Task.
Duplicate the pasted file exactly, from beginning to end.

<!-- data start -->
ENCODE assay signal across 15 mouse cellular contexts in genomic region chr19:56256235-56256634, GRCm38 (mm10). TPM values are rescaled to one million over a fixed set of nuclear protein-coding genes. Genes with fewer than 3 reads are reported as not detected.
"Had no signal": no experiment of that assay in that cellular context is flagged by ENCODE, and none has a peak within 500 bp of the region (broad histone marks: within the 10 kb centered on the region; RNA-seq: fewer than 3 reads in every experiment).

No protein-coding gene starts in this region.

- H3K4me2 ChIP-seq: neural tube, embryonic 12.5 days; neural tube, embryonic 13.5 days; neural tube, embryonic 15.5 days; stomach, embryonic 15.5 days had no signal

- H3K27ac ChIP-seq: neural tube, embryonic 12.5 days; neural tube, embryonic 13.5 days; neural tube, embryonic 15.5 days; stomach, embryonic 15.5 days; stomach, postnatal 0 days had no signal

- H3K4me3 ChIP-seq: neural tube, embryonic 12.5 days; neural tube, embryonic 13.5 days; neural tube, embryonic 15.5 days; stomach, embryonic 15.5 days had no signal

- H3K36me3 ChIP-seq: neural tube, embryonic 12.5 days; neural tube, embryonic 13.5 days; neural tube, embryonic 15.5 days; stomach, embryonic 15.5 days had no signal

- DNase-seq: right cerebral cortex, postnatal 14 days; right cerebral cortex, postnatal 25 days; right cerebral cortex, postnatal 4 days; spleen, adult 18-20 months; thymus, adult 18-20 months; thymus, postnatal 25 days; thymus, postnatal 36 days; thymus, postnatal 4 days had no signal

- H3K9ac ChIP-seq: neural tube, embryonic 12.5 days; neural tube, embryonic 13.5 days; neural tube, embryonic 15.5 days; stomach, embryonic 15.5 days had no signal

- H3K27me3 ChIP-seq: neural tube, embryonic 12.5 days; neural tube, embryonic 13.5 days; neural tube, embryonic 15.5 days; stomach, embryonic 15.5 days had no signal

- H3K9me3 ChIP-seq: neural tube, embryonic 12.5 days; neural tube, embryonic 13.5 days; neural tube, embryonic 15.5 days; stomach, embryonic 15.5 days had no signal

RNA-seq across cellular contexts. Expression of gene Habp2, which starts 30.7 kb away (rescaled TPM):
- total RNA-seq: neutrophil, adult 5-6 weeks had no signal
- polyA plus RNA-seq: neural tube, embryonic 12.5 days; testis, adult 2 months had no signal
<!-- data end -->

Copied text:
ENCODE assay signal across 15 mouse cellular contexts in genomic region chr19:56256235-56256634, GRCm38 (mm10). TPM values are rescaled to one million over a fixed set of nuclear protein-coding genes. Genes with fewer than 3 reads are reported as not detected.
"Had no signal": no experiment of that assay in that cellular context is flagged by ENCODE, and none has a peak within 500 bp of the region (broad histone marks: within the 10 kb centered on the region; RNA-seq: fewer than 3 reads in every experiment).

No protein-coding gene starts in this region.

- H3K4me2 ChIP-seq: neural tube, embryonic 12.5 days; neural tube, embryonic 13.5 days; neural tube, embryonic 15.5 days; stomach, embryonic 15.5 days had no signal

- H3K27ac ChIP-seq: neural tube, embryonic 12.5 days; neural tube, embryonic 13.5 days; neural tube, embryonic 15.5 days; stomach, embryonic 15.5 days; stomach, postnatal 0 days had no signal

- H3K4me3 ChIP-seq: neural tube, embryonic 12.5 days; neural tube, embryonic 13.5 days; neural tube, embryonic 15.5 days; stomach, embryonic 15.5 days had no signal

- H3K36me3 ChIP-seq: neural tube, embryonic 12.5 days; neural tube, embryonic 13.5 days; neural tube, embryonic 15.5 days; stomach, embryonic 15.5 days had no signal

- DNase-seq: right cerebral cortex, postnatal 14 days; right cerebral cortex, postnatal 25 days; right cerebral cortex, postnatal 4 days; spleen, adult 18-20 months; thymus, adult 18-20 months; thymus, postnatal 25 days; thymus, postnatal 36 days; thymus, postnatal 4 days had no signal

- H3K9ac ChIP-seq: neural tube, embryonic 12.5 days; neural tube, embryonic 13.5 days; neural tube, embryonic 15.5 days; stomach, embryonic 15.5 days had no signal

- H3K27me3 ChIP-seq: neural tube, embryonic 12.5 days; neural tube, embryonic 13.5 days; neural tube, embryonic 15.5 days; stomach, embryonic 15.5 days had no signal

- H3K9me3 ChIP-seq: neural tube, embryonic 12.5 days; neural tube, embryonic 13.5 days; neural tube, embryonic 15.5 days; stomach, embryonic 15.5 days had no signal

RNA-seq across cellular contexts. Expression of gene Habp2, which starts 30.7 kb away (rescaled TPM):
- total RNA-seq: neutrophil, adult 5-6 weeks had no signal
- polyA plus RNA-seq: neural tube, embryonic 12.5 days; testis, adult 2 months had no signal